Read more here.

Plimpton 322, the most famous of Old Babylonian tablets (1900-1600 BC), is the world’s oldest trigonometric table, possibly used by Babylonian scholars to calculate how to construct stepped pyramids, palaces and temples, according to a duo of researchers from the School of Mathematics and Statistics at the University of New South Wales (UNSW), Sydney, Australia: here.

Dutch children learning nationalism, forgetting about slavery?

This music video is called “O la folle entreprise du Prince de Condé“, a song from 1568. It is the original version of the Dutch national anthem (the Wilhelmus), by Spanish soldiers mocking their Protestant enemies. Its original lyrics were in French. In 1568, these Roman Catholic Spanish soldiers fought Protestant enemies in the Netherlands as well, as the Dutch revolt against the king of Spain started.

Before the Dutch general election in March this year, the conservative Christian CDA party proposed that Dutch children should start their school days standing at attention to sing the Wilhelmus. People widely saw that CDA proposal as a concession to the nationalism of Geert Wilders‘ xenophobic PVV party. It was also similar to Shinzo Abe’s right-wing nationalist and World War II revanchist government in Japan’s policy on schoolchildren; even on 3-year-old nursery school toddlers.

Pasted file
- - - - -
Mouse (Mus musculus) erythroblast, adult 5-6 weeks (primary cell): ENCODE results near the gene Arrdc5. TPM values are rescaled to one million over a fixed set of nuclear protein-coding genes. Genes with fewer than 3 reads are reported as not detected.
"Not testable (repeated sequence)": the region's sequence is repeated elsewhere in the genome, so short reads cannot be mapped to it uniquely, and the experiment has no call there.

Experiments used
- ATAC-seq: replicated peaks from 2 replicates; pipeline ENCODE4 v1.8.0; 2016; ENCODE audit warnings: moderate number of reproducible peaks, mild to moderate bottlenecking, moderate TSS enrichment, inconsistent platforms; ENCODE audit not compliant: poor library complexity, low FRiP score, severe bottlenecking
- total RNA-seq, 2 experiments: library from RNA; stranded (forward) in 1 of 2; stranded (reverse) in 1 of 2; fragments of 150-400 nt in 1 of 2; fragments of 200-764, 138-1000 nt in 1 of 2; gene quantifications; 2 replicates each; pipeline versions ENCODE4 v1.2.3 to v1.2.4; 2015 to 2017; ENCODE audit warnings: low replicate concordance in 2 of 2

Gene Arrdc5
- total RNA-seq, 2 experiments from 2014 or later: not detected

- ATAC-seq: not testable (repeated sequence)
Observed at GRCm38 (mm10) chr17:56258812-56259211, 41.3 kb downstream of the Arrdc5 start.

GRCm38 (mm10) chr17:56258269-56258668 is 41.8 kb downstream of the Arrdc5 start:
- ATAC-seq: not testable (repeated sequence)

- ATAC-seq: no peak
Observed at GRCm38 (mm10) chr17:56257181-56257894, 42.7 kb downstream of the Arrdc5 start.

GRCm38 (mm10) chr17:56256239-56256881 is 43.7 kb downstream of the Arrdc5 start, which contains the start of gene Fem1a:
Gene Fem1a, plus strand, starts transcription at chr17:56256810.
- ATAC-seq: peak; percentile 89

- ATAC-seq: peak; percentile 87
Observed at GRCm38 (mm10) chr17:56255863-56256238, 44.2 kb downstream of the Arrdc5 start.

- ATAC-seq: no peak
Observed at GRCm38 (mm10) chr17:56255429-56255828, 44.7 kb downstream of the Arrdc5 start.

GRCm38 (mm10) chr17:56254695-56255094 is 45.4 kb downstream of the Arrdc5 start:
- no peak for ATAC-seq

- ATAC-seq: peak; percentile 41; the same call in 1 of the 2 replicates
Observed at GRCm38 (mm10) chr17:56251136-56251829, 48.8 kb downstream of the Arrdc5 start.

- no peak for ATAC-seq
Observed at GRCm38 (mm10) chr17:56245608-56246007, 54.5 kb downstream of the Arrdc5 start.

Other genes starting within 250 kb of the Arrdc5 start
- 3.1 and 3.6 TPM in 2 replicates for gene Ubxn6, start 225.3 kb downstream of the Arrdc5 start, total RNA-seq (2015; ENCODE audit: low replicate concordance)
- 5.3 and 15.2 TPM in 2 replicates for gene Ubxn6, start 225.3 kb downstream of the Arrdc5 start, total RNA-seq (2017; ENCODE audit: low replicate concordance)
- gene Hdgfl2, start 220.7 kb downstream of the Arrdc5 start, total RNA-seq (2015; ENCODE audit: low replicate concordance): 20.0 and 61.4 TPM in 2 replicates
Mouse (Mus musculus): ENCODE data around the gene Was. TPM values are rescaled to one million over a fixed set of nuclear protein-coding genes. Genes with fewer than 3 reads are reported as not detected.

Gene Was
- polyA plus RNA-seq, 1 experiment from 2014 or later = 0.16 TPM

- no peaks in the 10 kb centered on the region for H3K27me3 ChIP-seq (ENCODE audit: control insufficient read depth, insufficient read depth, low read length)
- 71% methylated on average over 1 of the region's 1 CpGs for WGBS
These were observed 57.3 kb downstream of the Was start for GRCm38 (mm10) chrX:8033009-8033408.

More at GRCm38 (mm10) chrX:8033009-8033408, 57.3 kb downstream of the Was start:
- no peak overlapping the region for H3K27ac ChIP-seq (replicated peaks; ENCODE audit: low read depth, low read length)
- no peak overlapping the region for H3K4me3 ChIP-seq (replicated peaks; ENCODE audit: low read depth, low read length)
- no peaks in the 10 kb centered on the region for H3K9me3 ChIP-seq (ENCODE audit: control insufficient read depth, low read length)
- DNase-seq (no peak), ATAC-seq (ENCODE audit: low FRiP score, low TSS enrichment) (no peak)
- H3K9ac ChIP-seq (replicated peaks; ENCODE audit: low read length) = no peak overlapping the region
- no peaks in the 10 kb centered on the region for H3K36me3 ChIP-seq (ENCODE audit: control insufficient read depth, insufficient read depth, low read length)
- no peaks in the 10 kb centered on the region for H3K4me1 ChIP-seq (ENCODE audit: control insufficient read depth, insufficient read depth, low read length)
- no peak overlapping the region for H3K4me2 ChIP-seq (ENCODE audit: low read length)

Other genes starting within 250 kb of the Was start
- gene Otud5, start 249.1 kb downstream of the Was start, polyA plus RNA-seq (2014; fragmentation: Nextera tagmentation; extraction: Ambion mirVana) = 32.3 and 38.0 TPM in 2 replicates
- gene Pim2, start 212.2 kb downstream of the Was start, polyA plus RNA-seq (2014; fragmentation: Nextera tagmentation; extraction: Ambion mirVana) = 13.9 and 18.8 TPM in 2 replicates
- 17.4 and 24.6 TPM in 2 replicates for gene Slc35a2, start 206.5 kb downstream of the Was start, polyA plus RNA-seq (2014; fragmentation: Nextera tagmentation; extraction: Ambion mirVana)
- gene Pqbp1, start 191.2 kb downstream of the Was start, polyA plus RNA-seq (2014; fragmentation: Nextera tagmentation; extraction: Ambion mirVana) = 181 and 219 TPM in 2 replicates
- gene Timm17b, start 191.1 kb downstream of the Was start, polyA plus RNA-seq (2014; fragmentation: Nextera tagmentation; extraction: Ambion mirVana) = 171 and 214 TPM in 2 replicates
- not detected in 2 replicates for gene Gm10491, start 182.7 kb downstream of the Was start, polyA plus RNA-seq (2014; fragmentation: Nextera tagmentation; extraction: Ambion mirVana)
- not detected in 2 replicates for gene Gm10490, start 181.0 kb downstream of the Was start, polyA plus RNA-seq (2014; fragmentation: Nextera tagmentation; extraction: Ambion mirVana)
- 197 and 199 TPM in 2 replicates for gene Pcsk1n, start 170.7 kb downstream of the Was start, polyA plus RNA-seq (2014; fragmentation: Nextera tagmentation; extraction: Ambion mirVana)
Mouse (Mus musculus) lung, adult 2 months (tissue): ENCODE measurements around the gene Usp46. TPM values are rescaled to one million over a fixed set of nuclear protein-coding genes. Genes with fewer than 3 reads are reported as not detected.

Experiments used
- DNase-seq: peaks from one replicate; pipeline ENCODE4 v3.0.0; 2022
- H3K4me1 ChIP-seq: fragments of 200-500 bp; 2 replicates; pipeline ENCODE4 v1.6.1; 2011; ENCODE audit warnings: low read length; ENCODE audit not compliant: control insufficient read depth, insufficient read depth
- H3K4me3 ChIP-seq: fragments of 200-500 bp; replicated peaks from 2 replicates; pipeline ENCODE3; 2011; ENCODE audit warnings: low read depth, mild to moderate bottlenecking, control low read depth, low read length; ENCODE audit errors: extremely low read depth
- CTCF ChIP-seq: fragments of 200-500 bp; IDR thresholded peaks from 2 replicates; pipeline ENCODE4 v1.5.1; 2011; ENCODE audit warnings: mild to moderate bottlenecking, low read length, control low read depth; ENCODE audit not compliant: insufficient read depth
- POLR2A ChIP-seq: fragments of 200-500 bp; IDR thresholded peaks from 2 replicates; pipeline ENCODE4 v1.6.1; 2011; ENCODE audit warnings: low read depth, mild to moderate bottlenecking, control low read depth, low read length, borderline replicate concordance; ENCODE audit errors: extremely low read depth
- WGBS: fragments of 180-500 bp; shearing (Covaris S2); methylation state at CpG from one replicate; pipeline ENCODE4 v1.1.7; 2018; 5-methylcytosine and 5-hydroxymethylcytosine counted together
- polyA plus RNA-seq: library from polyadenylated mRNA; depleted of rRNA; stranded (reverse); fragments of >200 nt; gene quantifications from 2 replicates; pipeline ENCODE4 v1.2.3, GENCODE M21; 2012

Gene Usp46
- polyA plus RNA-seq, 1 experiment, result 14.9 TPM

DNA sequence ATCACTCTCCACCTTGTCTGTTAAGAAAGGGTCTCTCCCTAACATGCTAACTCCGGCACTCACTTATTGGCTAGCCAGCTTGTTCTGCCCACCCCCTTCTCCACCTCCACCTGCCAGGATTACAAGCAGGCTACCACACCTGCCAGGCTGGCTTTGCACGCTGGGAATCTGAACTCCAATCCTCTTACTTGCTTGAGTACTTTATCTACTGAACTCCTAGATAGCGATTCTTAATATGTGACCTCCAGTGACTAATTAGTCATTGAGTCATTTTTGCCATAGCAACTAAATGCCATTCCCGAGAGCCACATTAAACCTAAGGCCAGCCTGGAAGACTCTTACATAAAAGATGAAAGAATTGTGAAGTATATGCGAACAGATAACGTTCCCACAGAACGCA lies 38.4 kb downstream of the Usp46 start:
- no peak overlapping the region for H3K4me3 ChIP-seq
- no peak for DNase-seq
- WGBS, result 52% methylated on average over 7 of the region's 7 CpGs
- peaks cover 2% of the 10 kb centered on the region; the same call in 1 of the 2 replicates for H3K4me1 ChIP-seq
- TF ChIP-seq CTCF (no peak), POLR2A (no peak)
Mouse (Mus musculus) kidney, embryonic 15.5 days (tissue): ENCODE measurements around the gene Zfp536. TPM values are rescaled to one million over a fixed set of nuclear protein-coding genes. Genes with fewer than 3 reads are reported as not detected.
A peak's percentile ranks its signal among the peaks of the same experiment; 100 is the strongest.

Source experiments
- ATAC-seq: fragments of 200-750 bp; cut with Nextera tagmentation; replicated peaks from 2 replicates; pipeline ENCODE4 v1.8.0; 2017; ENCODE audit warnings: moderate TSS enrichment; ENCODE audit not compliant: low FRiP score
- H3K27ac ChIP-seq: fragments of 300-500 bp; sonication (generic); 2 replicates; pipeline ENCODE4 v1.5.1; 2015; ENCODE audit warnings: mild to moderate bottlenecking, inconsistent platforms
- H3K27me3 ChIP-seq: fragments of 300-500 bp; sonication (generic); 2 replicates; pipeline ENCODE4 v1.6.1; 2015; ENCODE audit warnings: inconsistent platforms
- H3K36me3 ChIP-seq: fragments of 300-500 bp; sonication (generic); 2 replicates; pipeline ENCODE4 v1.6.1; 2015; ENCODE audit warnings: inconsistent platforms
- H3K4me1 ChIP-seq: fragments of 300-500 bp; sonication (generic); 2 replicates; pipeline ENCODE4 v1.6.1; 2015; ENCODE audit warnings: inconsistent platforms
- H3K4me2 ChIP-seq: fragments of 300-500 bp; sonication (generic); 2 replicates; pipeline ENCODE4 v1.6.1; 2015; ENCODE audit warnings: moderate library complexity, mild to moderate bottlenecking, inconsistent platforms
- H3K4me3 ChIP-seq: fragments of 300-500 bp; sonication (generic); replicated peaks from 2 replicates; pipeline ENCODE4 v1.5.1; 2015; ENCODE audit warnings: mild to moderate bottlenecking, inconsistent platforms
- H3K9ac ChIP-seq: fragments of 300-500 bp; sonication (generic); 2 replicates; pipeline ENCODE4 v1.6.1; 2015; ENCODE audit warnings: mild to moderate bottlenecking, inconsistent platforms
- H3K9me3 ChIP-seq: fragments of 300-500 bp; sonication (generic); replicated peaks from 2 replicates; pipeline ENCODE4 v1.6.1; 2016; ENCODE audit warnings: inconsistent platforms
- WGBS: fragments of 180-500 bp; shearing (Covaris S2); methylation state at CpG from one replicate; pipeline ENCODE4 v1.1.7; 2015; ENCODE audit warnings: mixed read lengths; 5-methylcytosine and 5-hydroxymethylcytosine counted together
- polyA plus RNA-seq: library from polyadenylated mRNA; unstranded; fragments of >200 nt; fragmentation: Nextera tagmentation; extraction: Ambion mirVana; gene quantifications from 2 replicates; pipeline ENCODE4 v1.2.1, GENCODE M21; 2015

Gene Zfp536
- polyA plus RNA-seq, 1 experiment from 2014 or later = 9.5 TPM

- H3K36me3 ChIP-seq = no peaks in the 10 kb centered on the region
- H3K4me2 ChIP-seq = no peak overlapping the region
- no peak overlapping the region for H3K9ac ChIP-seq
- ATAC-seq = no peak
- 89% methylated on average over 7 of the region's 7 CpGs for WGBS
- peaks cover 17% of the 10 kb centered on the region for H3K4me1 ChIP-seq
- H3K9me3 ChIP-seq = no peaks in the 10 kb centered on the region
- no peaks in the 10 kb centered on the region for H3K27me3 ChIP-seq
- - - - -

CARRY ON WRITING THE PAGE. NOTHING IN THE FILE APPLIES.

Ever since the Dutch general election in March this year, political parties are trying to form a new coalition government. To have a majority in parliament, at least four parties are needed.

At present, four parties are negotiating, the CDA; the VVD (pro-big business, the party of Mark Rutte, prime minister in the outgoing government); the Christian Union (even more conservative than the CDA on women’s and LGBTQ issues, but not so pro-big business on the environment); and D66 (secular, pro-big business, but critical of xenophobic tendencies in CDA and VVD). A coalition of these four parties would have a majority of just one seat in parliament.

Today, Dutch NOS TV reports that the four parties have agreed on mandatory lessons at schools on the national anthem. That in itself may not be wrong, IF these lessons are critical and historically accurate. However, there is the danger of nationalist indoctrination; if one reads further in the NOS report:

According to the Algemeen Dagblad daily, the parties also want young people to get a booklet about the history of the Netherlands on their eighteenth birthday. A D66 plan for lessons about colonialism and slavery is said to not have made it [into the coalition government plans].

D66 is not really a left-wing party. Still, they are the most leftist in the proposed right-wing coalition government. Apparently, they acquiesced in the nationalist history lessons plans omitting slavery and colonialism of the three other parties. When Indonesia was still a Dutch colony, Dutch schoolchildren used to learn a lot about colonialism. They were taught that it was supposedly something to have national pride about. After Indonesia stopped being a Dutch colony, declaring independence, Dutch children stopped learning about colonialism. The cruel reality of slavery has never been part of the Dutch education curriculum.